posted by joseph_elmhurst at 9:31 AM on March 25, 2008


I'm not getting involved in this one. But I'm glad my old friends at GR are still fighting the fight.
posted by cazoo at 10:26 AM on March 25, 2008


If you don't cry during the waiting room scene in Hughes' She's Having a Baby while Kate Bush's "This Woman's Work" plays, you are not a human being.

Tell me I am wrong and we're gonna rumble.
posted by punkfloyd at 10:54 AM on March 25, 2008 [1 favorite]


jessamyn said: It was all so desperately important at the time.

That totally sums up my teen years. I think that's why most of us who love John Hughes' movies were able to connect to them so much: he recognized the desperate importantness of adolescence, from the big moments to the minutiae, the good and the bad, and he was able to distill it into characters and scenes we could all identify with in some way or another.
posted by amyms at 11:30 AM on March 25, 2008 [2 favorites]


The Breakfast Club would be the... hmmm, what's the term for it?... "worst ageing" movie I've ever seen.

Same. Then again, having been born in '74, the quintessential "John Hughes movies" were all released while I was still in grammar school, so I was culturally disconnected from their initial release. At some point in high school I saw "The Breakfast Club" and liked it, but then seeing it again at the age of 22 made me leap back in near-revulsion.

I don't think I found any teen comedies to be good until I saw Heathers and Clueless.
posted by deanc at 11:35 AM on March 25, 2008


gen: Let me guess, you're not Asian-American. You yourself tell us that you are not of the generation of 'Sixteen Candles'. How are you in any way qualified to tell us what the impact of that stereotype was on Asian-Americans?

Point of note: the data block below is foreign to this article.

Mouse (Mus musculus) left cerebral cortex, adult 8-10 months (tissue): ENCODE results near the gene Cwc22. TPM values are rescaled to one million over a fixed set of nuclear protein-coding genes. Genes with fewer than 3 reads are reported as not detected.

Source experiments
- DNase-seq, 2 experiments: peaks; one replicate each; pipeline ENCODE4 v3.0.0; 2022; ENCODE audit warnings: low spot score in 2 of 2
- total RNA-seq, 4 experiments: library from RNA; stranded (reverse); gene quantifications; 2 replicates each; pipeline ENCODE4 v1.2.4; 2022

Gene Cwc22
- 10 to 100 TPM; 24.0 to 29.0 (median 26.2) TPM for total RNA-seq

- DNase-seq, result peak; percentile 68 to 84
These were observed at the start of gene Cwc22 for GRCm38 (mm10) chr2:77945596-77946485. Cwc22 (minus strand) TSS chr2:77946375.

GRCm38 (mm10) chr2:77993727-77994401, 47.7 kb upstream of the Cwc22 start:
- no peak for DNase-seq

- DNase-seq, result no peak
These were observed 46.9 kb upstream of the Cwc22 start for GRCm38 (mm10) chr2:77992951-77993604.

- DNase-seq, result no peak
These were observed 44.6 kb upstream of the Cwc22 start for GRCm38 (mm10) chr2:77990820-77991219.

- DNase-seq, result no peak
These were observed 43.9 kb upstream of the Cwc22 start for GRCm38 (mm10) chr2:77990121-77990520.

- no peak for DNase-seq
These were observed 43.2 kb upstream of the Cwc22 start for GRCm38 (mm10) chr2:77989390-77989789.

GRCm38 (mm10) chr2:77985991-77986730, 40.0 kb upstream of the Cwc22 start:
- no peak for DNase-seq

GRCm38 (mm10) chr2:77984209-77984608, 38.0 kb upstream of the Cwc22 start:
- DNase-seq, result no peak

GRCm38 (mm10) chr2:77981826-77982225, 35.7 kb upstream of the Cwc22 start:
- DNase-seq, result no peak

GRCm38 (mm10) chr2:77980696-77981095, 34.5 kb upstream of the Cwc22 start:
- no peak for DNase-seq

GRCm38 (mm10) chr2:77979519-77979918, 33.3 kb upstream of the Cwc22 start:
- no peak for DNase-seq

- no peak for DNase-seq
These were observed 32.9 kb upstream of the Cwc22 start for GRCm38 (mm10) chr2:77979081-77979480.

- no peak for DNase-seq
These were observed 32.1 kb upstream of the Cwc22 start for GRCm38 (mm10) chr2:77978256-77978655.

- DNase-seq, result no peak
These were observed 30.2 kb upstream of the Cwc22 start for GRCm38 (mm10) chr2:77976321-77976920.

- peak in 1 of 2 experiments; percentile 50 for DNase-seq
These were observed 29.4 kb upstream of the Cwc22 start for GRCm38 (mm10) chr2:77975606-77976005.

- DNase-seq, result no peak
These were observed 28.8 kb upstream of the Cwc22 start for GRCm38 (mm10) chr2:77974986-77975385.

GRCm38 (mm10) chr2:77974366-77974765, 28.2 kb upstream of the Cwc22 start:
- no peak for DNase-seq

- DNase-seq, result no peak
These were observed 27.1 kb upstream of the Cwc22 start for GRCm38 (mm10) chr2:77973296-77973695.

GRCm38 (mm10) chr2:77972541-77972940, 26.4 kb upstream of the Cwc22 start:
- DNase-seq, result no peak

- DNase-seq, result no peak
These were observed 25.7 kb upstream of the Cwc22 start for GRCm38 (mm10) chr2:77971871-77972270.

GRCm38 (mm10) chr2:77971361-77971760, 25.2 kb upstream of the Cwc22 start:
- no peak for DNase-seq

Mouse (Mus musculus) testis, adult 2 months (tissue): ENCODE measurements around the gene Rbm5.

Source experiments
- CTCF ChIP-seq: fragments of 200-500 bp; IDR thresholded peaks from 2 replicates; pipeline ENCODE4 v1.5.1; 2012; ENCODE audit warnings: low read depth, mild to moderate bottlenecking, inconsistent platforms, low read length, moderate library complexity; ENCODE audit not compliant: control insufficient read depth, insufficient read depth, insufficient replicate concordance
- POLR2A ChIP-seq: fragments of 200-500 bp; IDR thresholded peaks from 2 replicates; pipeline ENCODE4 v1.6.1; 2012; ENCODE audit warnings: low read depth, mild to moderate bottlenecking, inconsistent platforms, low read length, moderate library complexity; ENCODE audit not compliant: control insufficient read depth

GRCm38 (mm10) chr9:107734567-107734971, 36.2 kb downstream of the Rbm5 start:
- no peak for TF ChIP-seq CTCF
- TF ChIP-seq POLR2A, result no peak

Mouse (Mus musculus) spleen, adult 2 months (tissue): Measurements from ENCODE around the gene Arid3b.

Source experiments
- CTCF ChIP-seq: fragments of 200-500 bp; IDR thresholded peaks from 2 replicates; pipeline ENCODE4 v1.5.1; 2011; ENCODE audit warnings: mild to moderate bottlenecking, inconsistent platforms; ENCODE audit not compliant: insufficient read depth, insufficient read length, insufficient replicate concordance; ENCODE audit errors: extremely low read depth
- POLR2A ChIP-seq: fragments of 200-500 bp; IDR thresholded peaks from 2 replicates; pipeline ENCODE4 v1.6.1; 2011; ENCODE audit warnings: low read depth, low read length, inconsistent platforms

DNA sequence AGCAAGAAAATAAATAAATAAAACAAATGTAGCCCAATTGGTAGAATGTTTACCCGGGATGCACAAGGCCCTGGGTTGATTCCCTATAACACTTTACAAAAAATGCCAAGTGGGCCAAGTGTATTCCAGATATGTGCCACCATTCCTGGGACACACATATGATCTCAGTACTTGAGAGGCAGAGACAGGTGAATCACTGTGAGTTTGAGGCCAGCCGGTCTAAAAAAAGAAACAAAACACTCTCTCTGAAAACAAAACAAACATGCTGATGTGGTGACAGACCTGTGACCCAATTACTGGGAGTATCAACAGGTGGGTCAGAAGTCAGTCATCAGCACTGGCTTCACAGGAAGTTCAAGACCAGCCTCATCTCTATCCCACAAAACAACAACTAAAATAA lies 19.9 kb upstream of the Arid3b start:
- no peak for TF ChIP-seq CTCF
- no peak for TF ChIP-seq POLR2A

But unsubstantiated anecdotal arguments from Asian-Americans are okay?
posted by kid ichorous at 11:36 AM on March 25, 2008


Jesus, I hated Hughes at the time. I can profess some nostalgia now (plus my eternal love for saint Molly, she still looks great), but if there were any movies that had nothing to do with my life it was them. I was busy watching Suburbia.

For all the talk about Hughes movies being about the teen outsider, they were deeply loved by the people who were beating the crap out of me on a regular basis.
posted by lumpenprole at 11:57 AM on March 25, 2008


For all the talk about Hughes movies being about the teen outsider, they were deeply loved by the people who were beating the crap out of me on a regular basis.
That's a good observation, but keep in mind that everyone feels like they're a teen outsider, even the ones who were beating the crap out of you on a regular basis, so those movies resonated with them (though the reason they felt like they were outsiders was because they thought that everyone around them was inferior).
posted by deanc at 12:04 PM on March 25, 2008


So... who were you in the Breakfast Club? I was definitely Brian Ralph Johnson (Anthony Michael Hall).
posted by punkfloyd at 12:17 PM on March 25, 2008


I don’t think the themes are dated in The Breakfast Club, but some of the details - whoa. Like the nerd bringing a (starter) gun to school and getting only a Saturday detention.